Grossed In. Canada's graphic anti-smoking campaign, featuring full-color snaps of diseased body parts on tobacco products, becomes a collector's item among Canuck teens. If there is one thing more powerful than nicotine, it's the gross-out. Still, Sen. Dick Durbin (D.-Ill.) misses the point and introduces a bill to do the same in the U.S.
Guide Wires. America Online and Time Warner announce plans to open the conglomerate's cable lines to a variety of Internet providers. Backers of so-called "open access"–mainly the competing Bell companies–had argued that only government could compel such a thing to occur.
Brain Candy. Spanish researchers find that THC in marijuana might fight brain tumors. Scientists shot cannabinoids directly into mouse brain cancers only to see the tumors shrink while normal cells thrived. Human trials are planned soon.
Open Doors. Federal Reserve Chairman Alan Greenspan tells Congress that more foreign workers are needed to help keep the economy going. Uncle Alan backs a bill to increase from 65,000 to 195,000 the number of high-tech workers who could emigrate to the United States each year. "The benefits of bringing in people to do the work here, rather than doing the work elsewhere, to me, should be pretty self-evident," he says.
Tax Tips. Less than one in 300 tax returns will be audited for tax year 1999, compared to one in 67 in 1981. Adverse publicity and new taxpayer rights laws make the IRS auditors gun-shy. Auditors can now be fired outright for abusing taxpayers, a novel concept.
Gun Snobby. A Louisiana judge tosses out state laws passed in order to stop cities from suing gun manufacturers for damages caused by gun crime. The decision will be appealed to the Louisiana Supreme Court.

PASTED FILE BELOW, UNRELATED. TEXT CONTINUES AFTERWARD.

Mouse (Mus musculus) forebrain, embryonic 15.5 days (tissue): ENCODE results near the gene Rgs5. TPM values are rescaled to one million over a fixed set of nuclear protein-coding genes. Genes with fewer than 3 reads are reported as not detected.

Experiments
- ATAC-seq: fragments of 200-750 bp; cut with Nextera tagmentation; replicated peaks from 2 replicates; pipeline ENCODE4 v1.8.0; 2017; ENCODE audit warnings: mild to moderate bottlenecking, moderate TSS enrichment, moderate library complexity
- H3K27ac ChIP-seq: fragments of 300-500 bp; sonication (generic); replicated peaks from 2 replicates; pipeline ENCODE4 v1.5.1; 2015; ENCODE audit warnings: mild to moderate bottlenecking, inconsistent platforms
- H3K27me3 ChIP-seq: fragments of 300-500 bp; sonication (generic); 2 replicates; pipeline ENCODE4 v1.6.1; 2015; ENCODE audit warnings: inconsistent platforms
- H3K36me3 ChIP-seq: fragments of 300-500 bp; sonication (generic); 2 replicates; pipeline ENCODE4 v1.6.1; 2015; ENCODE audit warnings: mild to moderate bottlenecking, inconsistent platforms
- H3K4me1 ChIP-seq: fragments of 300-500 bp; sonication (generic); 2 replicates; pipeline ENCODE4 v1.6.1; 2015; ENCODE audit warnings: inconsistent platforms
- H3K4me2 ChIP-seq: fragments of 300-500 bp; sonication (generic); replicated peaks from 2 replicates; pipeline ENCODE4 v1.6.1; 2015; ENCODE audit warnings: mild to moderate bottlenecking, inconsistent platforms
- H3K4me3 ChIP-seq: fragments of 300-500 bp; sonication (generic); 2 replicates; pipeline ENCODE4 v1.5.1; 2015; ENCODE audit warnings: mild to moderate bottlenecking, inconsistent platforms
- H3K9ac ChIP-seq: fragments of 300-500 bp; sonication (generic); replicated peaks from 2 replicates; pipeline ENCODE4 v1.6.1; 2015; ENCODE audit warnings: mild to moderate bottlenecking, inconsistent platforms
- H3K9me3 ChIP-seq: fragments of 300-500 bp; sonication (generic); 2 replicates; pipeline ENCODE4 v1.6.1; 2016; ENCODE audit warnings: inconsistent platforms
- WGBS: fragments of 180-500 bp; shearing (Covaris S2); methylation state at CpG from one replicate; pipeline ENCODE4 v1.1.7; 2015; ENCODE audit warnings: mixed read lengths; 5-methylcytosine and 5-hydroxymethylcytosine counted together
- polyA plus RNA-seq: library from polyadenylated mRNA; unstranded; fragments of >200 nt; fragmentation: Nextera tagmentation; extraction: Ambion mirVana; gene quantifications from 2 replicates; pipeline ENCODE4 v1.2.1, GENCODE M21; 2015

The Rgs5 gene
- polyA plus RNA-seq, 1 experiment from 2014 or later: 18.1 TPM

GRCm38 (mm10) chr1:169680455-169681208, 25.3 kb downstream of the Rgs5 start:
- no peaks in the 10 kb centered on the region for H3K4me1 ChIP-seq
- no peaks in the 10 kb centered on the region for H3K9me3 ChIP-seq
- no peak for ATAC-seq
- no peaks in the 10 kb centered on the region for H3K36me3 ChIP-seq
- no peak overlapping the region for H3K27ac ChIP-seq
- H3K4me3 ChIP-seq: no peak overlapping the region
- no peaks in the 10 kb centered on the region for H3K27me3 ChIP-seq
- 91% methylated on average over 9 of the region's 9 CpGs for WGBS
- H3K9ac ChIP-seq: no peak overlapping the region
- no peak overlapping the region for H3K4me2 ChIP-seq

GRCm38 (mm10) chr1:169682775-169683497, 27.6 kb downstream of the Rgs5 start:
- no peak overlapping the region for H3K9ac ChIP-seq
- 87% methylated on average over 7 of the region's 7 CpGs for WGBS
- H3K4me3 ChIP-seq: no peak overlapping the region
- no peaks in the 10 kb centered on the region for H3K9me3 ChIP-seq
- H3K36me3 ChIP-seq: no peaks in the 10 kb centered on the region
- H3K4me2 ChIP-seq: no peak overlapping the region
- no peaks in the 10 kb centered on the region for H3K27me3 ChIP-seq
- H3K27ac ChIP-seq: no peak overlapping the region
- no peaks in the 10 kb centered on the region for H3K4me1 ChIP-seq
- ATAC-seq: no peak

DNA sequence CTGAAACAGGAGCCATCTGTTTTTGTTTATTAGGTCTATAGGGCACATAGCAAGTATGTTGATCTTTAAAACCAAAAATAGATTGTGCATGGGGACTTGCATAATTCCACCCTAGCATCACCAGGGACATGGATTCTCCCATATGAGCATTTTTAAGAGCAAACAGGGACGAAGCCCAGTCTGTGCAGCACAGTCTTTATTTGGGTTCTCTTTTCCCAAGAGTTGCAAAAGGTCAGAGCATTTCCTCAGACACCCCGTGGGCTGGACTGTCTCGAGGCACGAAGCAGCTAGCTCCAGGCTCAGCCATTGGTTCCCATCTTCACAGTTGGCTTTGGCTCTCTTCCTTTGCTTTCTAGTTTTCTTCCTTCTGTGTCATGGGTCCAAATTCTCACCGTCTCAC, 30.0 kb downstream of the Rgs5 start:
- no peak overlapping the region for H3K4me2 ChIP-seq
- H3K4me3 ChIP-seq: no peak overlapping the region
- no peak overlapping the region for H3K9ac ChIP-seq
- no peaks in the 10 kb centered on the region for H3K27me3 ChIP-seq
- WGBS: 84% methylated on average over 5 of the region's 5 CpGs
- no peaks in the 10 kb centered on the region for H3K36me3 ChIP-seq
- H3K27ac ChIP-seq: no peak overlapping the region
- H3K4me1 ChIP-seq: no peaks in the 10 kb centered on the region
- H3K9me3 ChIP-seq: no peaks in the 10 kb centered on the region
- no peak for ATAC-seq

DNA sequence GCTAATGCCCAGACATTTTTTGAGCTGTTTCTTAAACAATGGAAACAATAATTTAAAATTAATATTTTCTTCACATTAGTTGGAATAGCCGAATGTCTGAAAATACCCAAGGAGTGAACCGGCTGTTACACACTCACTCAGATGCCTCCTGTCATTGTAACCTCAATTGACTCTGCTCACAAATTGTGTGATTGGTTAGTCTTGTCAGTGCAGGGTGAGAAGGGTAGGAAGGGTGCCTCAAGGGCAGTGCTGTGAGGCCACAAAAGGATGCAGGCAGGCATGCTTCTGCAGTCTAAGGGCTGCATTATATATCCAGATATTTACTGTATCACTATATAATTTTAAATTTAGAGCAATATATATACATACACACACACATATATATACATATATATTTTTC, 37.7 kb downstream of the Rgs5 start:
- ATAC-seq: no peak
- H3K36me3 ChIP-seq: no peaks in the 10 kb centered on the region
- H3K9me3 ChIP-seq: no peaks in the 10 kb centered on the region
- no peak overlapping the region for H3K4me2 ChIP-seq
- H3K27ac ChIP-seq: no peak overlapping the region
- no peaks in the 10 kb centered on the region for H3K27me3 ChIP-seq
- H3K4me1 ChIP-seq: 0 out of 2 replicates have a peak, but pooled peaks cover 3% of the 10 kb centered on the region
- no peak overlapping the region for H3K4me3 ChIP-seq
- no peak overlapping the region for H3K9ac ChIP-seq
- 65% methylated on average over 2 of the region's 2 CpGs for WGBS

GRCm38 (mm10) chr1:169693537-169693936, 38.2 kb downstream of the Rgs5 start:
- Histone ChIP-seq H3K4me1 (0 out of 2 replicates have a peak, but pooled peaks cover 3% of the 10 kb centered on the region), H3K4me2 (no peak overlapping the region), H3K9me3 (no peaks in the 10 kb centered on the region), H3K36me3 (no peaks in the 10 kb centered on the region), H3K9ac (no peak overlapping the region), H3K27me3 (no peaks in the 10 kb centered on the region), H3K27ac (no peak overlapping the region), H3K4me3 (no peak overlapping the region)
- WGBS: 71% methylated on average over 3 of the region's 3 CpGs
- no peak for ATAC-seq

Craps. A former stock trader faces up to 19 years in prison and a $2 million fine after he is found guilty of helping Americans gamble on the Internet. The trial court interprets the ancient Wire Communications Act in such a way that it could apply to a bet anywhere in the world that involves a phone and an American.
Launch Time. China threatens to lob a missile at the U.S. should it get involved in any hostilities over Taiwan. A real ballistic missile defense would be nice 'long about now.
Virtual Law. Two state legislators draft the "Tennessee 21st Century Media Market Responsibility Act of 2000," which would ban the sale of violent video games to minors. Taboo games would be determined by a ratings label system. Violators would face up to six months in jail and a $500 fine.
Finishing School. Several states look to legislate manners. South Carolina, Alabama, Georgia, Indiana, Kentucky, and Mississippi all weigh laws which would require kids to be polite in school. Louisiana is currently the only state with a "yes, sir" statute.